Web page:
Wednesday, April 20, 2011

Dreaming of returning to the Gold Standard.. What are you smoking..

Many people look for a panacea to fix modern economic woes. One of these dreams is to return to the gold standard. Doing a little arithmetic reveals some interesting results.

  • First how much “money” is there in the world?
    • In US deposits (M3), its around 10 trillion dollars, 10,000,000,000,000
    • The world total is about 70 trillion dollars
  • How much (mined) gold is there in the world?
  • How much (mined) silver is there in the world?

So if money is to be gold base, we just divide 70 trillion by 5.3 billion =$13,200 /oz for gold. or $1500/oz for silver.


If both are used (with a 10 oz of silver = 1 oz of gold), then gold drops to $6,600 /oz and silver to $750/oz. One of the old (real) silver quarter dollars

was 0.18 oz, it would be worth $140.


Of course, the money in circulation would be match by government gold reserves. If 10% of the gold is privately owned, then the money in circulation would be decreased by 10%. Countries that can mine gold and silver would become wealthy quickly – the mining cost is $800/oz, the currency value is $13,200.  South Africa would become the fastest growing economy (producing the most new gold). Canada would be producing 4 times the gold/person as the US.


Of course, all national gold and silver reserves would be subject to inspection. If the government need money to fight a war, then it would have to call in currency to free up the gold to buy materials. If there is not a balance of payment from trade, there would be less and less currency in circulation as gold is shipped oversea --- with no currency, housing prices and labors would fall until it match the available currency.


The US trade deficit is $150 billion dollars, with 600 millions dollars a year increase (or 91,000 oz; the US mines 200,000 oz/yr – so half of all new gold will be sent overseas).


The world will definitely change – but likely not in the way expected.

Sunday, April 10, 2011

Types of Developers and IMHO what they are worth….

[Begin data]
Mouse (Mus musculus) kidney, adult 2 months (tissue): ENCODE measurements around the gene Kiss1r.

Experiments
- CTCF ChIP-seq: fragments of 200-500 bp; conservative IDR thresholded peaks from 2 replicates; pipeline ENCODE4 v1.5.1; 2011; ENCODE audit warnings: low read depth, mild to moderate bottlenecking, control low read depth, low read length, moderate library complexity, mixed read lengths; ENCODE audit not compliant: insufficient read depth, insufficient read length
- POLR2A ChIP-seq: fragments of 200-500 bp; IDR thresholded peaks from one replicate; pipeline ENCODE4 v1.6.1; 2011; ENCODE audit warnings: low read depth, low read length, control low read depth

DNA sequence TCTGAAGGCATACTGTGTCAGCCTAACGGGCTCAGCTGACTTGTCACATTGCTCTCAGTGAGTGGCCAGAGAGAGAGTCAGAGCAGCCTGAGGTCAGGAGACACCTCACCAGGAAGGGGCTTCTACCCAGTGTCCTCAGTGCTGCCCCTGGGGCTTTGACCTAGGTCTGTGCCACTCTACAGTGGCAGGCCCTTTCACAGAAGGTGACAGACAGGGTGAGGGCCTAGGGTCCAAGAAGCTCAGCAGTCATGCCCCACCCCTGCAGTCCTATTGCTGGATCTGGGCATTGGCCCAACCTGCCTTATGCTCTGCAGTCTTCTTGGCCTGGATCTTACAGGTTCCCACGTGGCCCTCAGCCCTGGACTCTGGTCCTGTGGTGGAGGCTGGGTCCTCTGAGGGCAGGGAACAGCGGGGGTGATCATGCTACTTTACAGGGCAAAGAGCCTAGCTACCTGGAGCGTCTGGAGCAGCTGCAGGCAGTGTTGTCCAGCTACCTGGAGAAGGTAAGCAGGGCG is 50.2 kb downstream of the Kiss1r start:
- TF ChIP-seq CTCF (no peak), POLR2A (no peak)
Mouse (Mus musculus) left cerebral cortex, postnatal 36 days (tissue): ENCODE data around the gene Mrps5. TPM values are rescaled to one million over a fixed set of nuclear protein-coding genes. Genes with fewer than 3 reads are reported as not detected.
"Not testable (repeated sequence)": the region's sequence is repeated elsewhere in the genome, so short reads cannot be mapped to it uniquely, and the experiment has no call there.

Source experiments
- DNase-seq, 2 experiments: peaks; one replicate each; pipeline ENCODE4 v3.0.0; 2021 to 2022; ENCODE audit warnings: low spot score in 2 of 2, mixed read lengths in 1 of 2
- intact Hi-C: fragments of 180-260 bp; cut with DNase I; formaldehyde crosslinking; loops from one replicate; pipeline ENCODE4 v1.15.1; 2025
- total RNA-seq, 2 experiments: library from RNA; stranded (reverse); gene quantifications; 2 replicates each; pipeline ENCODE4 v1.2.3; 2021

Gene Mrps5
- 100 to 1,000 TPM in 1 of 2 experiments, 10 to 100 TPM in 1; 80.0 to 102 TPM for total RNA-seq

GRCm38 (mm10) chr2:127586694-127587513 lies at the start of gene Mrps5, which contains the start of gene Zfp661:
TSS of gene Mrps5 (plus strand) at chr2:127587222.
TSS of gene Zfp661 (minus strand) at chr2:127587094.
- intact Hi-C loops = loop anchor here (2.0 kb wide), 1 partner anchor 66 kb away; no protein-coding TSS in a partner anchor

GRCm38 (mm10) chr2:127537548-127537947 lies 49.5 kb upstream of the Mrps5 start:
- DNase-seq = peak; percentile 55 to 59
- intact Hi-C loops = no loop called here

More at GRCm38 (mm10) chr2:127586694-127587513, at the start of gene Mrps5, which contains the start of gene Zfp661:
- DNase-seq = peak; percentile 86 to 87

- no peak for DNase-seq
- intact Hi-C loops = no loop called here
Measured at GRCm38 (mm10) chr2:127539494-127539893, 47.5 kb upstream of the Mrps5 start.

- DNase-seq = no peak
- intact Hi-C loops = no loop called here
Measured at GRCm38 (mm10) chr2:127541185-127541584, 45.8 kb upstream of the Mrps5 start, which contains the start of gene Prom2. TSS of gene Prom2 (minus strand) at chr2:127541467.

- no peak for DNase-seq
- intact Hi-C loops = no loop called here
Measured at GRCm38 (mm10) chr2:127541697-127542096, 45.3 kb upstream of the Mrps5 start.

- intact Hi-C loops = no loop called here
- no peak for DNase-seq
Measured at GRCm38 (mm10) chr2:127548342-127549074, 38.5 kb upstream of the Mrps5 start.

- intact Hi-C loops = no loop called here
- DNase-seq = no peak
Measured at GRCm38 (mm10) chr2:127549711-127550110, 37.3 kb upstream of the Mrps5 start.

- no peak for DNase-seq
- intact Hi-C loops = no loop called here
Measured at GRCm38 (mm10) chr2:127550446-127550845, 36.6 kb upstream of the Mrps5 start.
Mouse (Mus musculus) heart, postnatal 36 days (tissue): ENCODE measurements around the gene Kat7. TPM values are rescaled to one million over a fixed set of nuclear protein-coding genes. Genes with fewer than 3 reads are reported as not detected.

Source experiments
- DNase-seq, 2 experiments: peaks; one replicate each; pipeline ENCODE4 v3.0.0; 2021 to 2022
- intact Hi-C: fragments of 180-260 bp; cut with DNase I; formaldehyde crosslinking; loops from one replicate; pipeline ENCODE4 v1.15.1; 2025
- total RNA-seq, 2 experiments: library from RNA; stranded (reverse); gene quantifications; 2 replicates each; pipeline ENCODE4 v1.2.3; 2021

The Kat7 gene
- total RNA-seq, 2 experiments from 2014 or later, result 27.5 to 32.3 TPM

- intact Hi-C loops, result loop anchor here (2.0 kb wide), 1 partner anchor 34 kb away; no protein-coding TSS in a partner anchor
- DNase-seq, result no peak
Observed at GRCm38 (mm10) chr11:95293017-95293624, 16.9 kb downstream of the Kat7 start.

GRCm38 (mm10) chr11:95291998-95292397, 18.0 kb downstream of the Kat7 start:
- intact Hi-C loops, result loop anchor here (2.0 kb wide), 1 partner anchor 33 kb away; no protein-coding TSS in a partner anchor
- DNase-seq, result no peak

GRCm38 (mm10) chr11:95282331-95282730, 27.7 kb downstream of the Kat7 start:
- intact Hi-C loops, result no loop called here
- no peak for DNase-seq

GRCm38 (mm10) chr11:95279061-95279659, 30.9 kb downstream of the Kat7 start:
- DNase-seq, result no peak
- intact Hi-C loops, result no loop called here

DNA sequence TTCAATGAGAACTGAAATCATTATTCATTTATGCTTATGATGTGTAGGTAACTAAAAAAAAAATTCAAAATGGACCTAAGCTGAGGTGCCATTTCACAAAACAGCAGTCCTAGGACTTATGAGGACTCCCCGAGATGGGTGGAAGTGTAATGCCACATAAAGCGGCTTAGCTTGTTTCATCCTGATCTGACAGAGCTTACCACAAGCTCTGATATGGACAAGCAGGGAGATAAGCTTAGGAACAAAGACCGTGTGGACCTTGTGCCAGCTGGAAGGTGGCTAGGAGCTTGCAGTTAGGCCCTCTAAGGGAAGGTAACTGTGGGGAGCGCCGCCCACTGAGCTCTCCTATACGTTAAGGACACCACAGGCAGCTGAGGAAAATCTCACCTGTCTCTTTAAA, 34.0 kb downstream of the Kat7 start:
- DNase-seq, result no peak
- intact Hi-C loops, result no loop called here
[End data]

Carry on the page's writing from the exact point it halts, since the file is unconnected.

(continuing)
Last Friday I had a long discussion on different type of developers and their relevant value for an ongoing company. I am not talking about a startup-pancake (typically venture capital based whose model is to sell or flip into an IPO – then walking away with the money).


Support/Maintenance Developer

This is a developer that is completely happy doing high quality fixes, dotting I’s and crossing T’s. It is typically a destination career – one that is grossly underpaid for their value.  In terms of construction industry, he is someone that comes in an fixes leaky roofs and windows, change furnace filters and all of the way up to doing minor additions. If you are familiar with Holmes on Homes, we talking of Mikes, and not the type that he ends up undoing and redoing.  A good one will often spend their entire career at one company, well appreciated (but likely underpaid!).


Release Developer

This is where most developers ends at being.  Typically they take versions N.M of the code base, add features and then output N.O. They tend to have a bit-high-sense of self-worth and perhaps are a touch overpaid. Typically they will spend 2-5 years at a company and then move on, hoping to rise in the earning hierarchy.

They have good skills, know how to apply what they know well. In the construction industry, these are your new home construction crews.  They take existing plans and then build things appropriately to building codes. If they are tolerable – their deficiencies will not be detected; their stuff will pass building code. Often a good crew person will see problems and put in widgets or even changes to avoid future problems (putting in a 20amp circuit in the Media room instead of a 15amp circuit – cost to do $1.00; savings to home owner – likely $100 or more).


New Product Developer

This person is typically a career consulting developer for one simple reason -- no firm will always have new products in the pipeline and they will usually bail when put into a release developer role.  They will often have a portfolio of patents on their resumes (one group that I worked with had 30+ patents on a team of 4 – everyone had at least one patent). They are willing to take risks, do deep analysis, quickly prototype out ideas, etc. In the construction industries, these are the folks that worked on the first geodesic domes. Often they are the permanent crew for custom builders working with avant-garde architects. They typically are working for less than what they are worth – often because the money folks do not know the difference between a contracting-release-developer and a consulting-product developers.



Architects follow the same patterns for Release Architect and New Product Architect.


Bottom line for a business owner or development manager…

Know what you are looking for/needing. Often a resume will be a good indicator for the type of developer the person could be classed in. If you encounter a problem that your release developers cannot resolve in a reasonable period of time, then open the wallet and get a new product developer in for a while. Be warned, that release developers are often offended by bringing in a “high price” consultant – the consultant is high price when measured on a per-hour basis; often they are down-right cheap on a per task basis because they will do the task in a lot less hours with faster delivery. The Release Developer want to have bragging rights for doing the task, the consultant is stealing those rights!